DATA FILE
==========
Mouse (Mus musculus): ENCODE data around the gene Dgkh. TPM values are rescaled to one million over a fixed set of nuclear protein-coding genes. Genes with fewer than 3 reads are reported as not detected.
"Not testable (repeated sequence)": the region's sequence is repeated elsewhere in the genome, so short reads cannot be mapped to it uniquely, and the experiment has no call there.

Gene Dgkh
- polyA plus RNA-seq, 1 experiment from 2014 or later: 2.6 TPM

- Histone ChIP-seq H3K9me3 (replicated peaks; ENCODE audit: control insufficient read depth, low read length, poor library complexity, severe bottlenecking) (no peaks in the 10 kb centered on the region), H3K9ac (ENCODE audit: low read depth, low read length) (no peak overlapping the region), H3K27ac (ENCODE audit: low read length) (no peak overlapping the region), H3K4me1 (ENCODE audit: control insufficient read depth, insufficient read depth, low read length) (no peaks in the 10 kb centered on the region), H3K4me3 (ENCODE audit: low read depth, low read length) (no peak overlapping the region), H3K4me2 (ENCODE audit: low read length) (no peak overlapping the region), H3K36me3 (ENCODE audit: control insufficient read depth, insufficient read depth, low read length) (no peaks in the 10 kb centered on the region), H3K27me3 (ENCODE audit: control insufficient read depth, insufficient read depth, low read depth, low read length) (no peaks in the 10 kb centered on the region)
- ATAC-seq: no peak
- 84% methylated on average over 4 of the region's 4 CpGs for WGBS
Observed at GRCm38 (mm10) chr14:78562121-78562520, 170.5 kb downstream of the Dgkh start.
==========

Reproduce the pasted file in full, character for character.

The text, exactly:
Mouse (Mus musculus): ENCODE data around the gene Dgkh. TPM values are rescaled to one million over a fixed set of nuclear protein-coding genes. Genes with fewer than 3 reads are reported as not detected.
"Not testable (repeated sequence)": the region's sequence is repeated elsewhere in the genome, so short reads cannot be mapped to it uniquely, and the experiment has no call there.

Gene Dgkh
- polyA plus RNA-seq, 1 experiment from 2014 or later: 2.6 TPM

- Histone ChIP-seq H3K9me3 (replicated peaks; ENCODE audit: control insufficient read depth, low read length, poor library complexity, severe bottlenecking) (no peaks in the 10 kb centered on the region), H3K9ac (ENCODE audit: low read depth, low read length) (no peak overlapping the region), H3K27ac (ENCODE audit: low read length) (no peak overlapping the region), H3K4me1 (ENCODE audit: control insufficient read depth, insufficient read depth, low read length) (no peaks in the 10 kb centered on the region), H3K4me3 (ENCODE audit: low read depth, low read length) (no peak overlapping the region), H3K4me2 (ENCODE audit: low read length) (no peak overlapping the region), H3K36me3 (ENCODE audit: control insufficient read depth, insufficient read depth, low read length) (no peaks in the 10 kb centered on the region), H3K27me3 (ENCODE audit: control insufficient read depth, insufficient read depth, low read depth, low read length) (no peaks in the 10 kb centered on the region)
- ATAC-seq: no peak
- 84% methylated on average over 4 of the region's 4 CpGs for WGBS
Observed at GRCm38 (mm10) chr14:78562121-78562520, 170.5 kb downstream of the Dgkh start.